This House believes that hiring and firing by employers should not be influenced by information found on social networking sites

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This House believes that hiring and firing by employers should not be influenced by information found on social networking sites

Yes because... No because...

Social networks are social not professional

OH FUCK YOU!

This point is blind to the impact of social networking sites. The expansion and popularity of such sites means that a company clients or suppliers could see the information posted by the employee. This could have a detrimental effect to the reputation of the company and therefore employers have a vested interest in ensuring that their employees are acting appropriately on such social sites.

This House believes that hiring and firing by employers should not be influenced by information found on social networking sites

Yes because... No because...

It would not be acceptable offline

An employer would not have the right to dismiss a member of staff on the basis of social gatherings in a social setting. There would be outrage if an employer walking into the local alehouse overheard a friend’s conversation insulting the company and made a firing on that basis. This would be even more outrageous if the employer had deliberately searched for which alehouse the employee frequented and followed him there. This is analogous with social networking sites. It is between friends. For an employer to see the information they would have to have been spying on that employee deliberately looking to see what information they could gather. This is entirely wrong.

On the contrary, an employer has every right to fire their employee for bringing the company into disrepute in the public domain, be it on Facebook or in an alehouse. As with offline discussions which are indiscrete enough to be able to be overheard, the information passed on these sites is NOT private, and if an employer can see them it would be reasonable to assume that the information is available to rivals, prospective clients etc. as well. Would you really insist on the right of someone who publically discussed the failings of their employer not to be fired for indiscretion?
An employer has no requirement to continue the employment of anyone he believes to be causing a negative impact on the company.

This House believes that hiring and firing by employers should not be influenced by information found on social networking sites

Yes because... No because...

It informs the employer as the candidate’s real hobbies.

In the hiring process, 22% of employers now admit to using social networking sites as part of the screening process [[http://www.computerworld.com/s/article/9114560/One_in_five_employers_uses_social_networks_in_hiring_process]]. Anyone can write lies regarding their hobbies and personal interests. Whilst on the application form the candidate may have written that they enjoy reading romance novels and fine cuisine, a social networking site could show a different picture, that of a promiscuous individual who regularly gets inebriated and eats kebabs. This gives the employer a more accurate outlook on what each candidate is like. This will only result in the most deserving of candidates being hired at the end of the process.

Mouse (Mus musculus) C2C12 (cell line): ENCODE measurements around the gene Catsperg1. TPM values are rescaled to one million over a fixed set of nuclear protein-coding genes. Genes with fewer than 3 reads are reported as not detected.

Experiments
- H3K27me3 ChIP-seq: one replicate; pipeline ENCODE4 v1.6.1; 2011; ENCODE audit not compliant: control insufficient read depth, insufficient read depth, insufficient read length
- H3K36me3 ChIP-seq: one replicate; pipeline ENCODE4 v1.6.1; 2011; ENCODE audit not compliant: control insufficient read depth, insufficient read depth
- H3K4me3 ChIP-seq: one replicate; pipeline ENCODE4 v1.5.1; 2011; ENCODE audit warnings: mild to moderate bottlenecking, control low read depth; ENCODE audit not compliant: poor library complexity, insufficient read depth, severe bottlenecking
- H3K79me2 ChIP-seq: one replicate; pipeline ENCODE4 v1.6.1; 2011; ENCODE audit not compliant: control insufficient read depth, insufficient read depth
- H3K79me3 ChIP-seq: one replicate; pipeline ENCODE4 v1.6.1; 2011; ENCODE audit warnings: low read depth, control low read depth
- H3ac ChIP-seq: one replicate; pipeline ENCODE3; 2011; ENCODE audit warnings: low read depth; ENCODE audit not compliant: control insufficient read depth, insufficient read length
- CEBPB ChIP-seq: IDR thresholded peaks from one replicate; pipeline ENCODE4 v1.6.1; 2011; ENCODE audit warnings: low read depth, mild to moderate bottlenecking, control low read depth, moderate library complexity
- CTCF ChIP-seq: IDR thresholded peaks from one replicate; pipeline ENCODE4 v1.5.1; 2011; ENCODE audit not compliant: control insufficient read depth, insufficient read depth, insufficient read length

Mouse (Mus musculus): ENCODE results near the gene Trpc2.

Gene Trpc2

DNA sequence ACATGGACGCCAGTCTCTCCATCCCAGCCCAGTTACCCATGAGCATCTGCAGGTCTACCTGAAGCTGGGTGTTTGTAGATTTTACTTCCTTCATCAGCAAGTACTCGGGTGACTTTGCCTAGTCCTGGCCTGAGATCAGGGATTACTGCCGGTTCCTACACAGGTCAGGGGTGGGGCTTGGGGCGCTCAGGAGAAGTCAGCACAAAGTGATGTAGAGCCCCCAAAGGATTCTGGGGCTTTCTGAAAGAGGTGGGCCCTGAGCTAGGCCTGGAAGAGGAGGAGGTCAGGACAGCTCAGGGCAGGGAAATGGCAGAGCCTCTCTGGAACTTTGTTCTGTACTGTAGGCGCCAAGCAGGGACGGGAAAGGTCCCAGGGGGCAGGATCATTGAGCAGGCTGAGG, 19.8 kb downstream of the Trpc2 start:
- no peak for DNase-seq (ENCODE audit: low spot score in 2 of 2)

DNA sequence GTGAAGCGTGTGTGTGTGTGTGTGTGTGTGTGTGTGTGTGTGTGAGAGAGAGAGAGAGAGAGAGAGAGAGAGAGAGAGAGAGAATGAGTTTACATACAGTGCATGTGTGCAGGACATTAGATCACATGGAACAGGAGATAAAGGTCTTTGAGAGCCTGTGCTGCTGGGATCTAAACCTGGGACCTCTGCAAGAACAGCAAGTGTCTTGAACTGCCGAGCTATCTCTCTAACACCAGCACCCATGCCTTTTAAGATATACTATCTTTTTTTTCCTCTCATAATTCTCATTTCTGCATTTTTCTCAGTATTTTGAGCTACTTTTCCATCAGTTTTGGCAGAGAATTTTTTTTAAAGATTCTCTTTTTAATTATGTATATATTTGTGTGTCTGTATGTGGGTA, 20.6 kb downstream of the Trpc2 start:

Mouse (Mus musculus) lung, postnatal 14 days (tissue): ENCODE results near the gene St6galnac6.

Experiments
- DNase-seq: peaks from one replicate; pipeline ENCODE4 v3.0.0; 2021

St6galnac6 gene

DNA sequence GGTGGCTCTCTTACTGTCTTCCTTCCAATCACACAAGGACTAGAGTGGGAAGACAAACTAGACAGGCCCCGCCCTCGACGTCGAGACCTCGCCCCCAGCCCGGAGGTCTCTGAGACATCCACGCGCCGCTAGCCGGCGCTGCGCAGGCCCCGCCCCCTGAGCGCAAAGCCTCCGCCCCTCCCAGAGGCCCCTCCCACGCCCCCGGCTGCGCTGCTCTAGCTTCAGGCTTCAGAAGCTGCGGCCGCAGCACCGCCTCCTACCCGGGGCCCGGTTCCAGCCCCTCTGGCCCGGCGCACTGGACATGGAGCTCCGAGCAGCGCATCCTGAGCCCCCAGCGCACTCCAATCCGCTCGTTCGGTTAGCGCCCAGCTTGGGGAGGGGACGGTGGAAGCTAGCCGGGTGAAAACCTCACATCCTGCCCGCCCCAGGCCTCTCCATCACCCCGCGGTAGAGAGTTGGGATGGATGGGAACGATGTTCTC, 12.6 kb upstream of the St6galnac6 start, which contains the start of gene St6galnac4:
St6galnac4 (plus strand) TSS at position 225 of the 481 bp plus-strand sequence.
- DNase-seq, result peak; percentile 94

Information online is far too easy to misinterpret. You do not know the context of what a person writes, what kind of mood they are in, the situation, whether they are trying to be sarcastic or humorous.

For instance, you could say a disparaging remark about your workplace, but because you care about their future and don't want them to do badly because of their mistakes, not because you want to insult the company.

This House believes that hiring and firing by employers should not be influenced by information found on social networking sites

Yes because... No because...

Sharing commercial, confidential information on line is gross misconduct

In employment, you will often have signed a contract that has a clause regarding company information. Individuals may not feel that the information they share on social networking sites is confidential, but any information that only employees would know as to the businesses procedures would come under this belt. Therefore, if an employer found you sharing such information on line, to potentially the whole world, they could fire you on the basis of gross misconduct.

This House believes that hiring and firing by employers should not be influenced by information found on social networking sites

Yes because... No because...

It may bring the business into disrepute.

However, surely the damage has been done by that point? If the company name has been brought into disrepute, how would firing the person solve matters? The fired member o personnel would then inform everyone that they were sacked and it would increase the level of disrepute to the company. Instead, firms should not be able to sack employees on the basis of such events but give them a disciplinary. This then can allow the employee to learn that posting such things on the internet is not acceptable and that should it continue they will be fired.

An employer has the right to fire some for gross misconduct if they bring the company reputation into disrepute. This can cover a multitude of things such as insulting the managers and their ethics, insulting the company and its ethos and also complaining about working conditions. We cannot allow people to affect businesses in such a haphazard way. People should think before posting on social networking sites. They need to seethe implications of their actions. What better way to teach people this lesson than to fire them.

Debates > This House believes that hiring and firing by employers should not be influenced by information found on social networking sites
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